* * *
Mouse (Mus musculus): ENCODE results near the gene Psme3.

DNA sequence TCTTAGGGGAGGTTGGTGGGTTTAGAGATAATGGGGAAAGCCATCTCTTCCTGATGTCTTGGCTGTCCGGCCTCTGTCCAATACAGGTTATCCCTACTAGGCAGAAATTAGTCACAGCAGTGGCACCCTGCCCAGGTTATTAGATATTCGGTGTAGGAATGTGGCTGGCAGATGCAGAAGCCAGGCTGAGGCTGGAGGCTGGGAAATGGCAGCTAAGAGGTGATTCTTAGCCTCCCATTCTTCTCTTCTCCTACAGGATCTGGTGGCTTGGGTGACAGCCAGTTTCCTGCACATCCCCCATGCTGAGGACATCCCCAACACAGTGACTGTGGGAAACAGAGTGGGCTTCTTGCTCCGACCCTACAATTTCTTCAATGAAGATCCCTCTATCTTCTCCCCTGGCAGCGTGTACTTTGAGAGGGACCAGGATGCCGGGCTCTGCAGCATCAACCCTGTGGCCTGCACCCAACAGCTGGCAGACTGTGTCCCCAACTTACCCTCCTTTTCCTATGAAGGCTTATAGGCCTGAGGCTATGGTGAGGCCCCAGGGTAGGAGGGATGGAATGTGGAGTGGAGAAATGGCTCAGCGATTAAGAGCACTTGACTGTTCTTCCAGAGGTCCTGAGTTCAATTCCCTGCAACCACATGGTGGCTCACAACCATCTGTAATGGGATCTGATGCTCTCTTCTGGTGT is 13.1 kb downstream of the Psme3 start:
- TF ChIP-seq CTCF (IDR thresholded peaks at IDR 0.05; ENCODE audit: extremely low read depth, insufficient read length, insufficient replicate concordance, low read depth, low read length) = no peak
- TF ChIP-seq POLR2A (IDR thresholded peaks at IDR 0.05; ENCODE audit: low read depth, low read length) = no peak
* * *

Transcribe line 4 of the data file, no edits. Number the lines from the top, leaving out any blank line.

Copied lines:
- TF ChIP-seq POLR2A (IDR thresholded peaks at IDR 0.05; ENCODE audit: low read depth, low read length) = no peak